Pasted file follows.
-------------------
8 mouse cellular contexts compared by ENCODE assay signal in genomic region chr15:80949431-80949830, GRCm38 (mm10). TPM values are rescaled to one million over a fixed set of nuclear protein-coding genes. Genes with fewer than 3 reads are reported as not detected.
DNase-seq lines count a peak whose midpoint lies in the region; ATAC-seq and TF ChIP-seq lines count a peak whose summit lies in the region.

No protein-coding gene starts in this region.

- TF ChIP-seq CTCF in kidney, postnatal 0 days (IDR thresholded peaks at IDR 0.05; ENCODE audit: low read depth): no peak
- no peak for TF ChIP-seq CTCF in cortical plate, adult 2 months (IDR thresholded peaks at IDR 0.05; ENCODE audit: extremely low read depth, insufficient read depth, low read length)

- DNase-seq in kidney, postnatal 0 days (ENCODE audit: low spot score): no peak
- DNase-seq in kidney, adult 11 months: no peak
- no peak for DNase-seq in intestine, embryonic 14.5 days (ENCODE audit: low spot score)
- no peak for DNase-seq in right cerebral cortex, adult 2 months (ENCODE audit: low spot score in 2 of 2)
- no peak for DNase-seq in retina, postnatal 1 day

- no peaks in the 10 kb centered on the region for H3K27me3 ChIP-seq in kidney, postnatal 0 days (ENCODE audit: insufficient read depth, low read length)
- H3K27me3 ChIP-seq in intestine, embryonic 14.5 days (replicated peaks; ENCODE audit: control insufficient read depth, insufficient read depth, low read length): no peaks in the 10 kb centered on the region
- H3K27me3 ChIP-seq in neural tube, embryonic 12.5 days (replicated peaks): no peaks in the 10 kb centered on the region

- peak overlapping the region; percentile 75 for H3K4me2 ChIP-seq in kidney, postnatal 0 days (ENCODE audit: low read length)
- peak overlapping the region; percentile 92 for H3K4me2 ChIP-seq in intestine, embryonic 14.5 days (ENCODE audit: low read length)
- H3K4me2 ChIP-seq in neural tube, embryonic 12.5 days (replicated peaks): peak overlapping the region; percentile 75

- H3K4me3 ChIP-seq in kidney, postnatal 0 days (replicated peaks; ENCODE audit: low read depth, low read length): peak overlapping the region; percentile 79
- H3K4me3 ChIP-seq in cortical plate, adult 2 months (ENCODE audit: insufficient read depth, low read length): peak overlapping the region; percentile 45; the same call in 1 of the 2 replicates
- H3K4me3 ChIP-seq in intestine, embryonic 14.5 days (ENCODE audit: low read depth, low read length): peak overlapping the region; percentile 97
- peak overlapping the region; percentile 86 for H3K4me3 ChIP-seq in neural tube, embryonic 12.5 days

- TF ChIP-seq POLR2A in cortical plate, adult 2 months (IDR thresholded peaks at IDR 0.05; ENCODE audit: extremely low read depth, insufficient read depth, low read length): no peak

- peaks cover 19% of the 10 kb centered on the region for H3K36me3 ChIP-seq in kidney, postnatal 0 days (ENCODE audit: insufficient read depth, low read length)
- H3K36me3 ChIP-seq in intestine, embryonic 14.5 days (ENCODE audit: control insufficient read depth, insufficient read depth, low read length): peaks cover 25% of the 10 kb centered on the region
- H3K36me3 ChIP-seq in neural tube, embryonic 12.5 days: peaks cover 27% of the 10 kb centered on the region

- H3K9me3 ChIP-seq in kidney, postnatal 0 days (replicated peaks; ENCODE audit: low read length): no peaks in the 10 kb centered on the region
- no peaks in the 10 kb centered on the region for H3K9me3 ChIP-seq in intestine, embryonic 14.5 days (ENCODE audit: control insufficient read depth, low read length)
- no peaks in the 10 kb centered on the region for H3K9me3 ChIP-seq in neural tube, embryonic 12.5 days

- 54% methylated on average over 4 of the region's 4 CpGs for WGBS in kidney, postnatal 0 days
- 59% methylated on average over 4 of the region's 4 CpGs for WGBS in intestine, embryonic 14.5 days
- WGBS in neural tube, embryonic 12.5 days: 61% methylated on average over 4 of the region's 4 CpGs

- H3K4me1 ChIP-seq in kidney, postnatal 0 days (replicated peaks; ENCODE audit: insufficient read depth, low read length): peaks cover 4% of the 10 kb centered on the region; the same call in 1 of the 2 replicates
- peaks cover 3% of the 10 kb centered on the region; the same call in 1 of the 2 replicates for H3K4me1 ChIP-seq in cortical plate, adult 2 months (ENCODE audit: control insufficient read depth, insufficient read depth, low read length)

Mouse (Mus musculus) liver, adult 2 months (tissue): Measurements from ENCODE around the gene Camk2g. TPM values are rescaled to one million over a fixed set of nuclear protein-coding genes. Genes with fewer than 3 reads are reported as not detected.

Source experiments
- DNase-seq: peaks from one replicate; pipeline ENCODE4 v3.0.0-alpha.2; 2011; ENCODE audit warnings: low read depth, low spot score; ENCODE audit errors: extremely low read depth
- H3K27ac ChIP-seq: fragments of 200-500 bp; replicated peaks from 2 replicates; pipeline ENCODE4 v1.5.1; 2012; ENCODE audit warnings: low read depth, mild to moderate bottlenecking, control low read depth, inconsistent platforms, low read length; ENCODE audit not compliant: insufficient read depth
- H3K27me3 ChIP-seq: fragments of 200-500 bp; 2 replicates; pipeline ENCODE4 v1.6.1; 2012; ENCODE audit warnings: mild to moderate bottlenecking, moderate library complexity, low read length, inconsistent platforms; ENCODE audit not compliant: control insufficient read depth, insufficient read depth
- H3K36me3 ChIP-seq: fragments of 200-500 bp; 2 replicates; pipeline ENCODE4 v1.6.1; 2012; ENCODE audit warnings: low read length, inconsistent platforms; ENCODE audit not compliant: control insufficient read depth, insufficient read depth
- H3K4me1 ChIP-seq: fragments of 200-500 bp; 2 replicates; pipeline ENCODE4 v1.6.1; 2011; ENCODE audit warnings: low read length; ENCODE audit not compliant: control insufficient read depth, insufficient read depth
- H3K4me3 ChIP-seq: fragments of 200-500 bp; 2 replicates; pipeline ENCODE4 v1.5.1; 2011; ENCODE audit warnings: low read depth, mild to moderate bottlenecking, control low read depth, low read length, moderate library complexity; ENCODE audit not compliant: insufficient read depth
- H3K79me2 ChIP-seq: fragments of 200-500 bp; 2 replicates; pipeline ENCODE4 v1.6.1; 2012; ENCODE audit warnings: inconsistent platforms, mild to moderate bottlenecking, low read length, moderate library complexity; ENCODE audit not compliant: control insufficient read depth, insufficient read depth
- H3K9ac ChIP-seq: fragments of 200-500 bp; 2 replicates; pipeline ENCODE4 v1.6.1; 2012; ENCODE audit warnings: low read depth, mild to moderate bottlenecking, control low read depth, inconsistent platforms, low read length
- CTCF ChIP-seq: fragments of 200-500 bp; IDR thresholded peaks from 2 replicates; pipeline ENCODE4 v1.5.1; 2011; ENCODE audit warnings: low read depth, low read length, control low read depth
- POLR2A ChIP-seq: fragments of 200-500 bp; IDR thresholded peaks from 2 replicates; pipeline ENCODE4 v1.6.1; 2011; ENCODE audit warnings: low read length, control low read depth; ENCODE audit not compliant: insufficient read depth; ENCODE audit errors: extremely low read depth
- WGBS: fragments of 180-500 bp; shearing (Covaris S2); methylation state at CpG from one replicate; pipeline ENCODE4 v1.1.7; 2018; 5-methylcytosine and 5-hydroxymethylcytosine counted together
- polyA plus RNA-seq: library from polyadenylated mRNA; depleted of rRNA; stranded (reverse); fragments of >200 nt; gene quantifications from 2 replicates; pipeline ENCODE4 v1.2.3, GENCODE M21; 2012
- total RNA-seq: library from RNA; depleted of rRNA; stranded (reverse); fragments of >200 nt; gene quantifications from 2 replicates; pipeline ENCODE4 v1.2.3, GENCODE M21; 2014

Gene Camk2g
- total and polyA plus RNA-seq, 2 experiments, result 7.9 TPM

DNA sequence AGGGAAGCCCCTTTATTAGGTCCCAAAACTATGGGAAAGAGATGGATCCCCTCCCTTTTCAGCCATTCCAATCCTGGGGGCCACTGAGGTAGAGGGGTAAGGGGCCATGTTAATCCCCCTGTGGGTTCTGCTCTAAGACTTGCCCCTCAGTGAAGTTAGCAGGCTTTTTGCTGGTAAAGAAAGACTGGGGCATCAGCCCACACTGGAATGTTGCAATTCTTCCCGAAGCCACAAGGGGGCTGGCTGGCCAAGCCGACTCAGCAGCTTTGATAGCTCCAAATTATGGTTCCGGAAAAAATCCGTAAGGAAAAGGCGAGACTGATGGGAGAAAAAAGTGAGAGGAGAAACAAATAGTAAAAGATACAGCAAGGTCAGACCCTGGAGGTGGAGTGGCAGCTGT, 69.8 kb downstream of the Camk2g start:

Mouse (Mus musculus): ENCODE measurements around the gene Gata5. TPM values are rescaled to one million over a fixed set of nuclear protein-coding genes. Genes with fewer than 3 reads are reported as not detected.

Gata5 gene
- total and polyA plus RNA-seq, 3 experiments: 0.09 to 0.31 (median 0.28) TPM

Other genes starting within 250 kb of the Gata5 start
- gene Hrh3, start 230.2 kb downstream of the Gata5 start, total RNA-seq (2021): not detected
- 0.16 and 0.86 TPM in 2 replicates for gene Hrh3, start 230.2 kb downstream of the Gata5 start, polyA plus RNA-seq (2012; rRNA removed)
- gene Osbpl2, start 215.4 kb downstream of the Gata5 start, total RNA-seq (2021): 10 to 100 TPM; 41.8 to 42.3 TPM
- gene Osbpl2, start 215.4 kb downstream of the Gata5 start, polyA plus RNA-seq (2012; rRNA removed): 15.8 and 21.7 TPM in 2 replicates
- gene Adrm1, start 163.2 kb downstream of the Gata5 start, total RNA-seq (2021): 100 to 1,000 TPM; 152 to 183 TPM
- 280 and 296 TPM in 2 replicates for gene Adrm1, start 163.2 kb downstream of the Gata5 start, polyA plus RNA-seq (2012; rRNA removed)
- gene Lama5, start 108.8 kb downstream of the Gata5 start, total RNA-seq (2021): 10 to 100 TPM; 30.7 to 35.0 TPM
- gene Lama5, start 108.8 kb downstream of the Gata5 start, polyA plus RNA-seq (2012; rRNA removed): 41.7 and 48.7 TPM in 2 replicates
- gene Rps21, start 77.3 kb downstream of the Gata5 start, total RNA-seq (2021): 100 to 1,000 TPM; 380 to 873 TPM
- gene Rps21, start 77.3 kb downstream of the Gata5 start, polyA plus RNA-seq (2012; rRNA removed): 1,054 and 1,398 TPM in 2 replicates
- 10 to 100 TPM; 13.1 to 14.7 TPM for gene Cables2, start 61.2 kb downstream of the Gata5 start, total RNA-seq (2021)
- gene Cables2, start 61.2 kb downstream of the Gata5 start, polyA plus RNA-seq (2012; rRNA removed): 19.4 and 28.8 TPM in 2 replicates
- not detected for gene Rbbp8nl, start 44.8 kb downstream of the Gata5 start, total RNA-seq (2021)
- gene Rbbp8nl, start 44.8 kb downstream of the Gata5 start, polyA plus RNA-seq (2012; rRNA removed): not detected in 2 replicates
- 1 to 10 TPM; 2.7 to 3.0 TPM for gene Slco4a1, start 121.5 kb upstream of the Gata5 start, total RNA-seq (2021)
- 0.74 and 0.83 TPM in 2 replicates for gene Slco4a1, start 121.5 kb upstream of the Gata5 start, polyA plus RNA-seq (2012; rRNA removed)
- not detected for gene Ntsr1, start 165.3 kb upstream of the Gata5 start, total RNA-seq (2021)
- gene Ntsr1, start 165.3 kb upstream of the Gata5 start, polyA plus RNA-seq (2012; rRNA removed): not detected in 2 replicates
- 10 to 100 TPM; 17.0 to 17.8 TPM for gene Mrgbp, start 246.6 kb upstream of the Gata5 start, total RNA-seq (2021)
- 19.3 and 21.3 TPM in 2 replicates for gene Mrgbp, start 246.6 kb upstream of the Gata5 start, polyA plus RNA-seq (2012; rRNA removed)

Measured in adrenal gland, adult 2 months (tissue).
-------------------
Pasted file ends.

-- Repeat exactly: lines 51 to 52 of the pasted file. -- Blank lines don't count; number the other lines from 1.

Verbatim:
Mouse (Mus musculus): ENCODE measurements around the gene Gata5. TPM values are rescaled to one million over a fixed set of nuclear protein-coding genes. Genes with fewer than 3 reads are reported as not detected.

Gata5 gene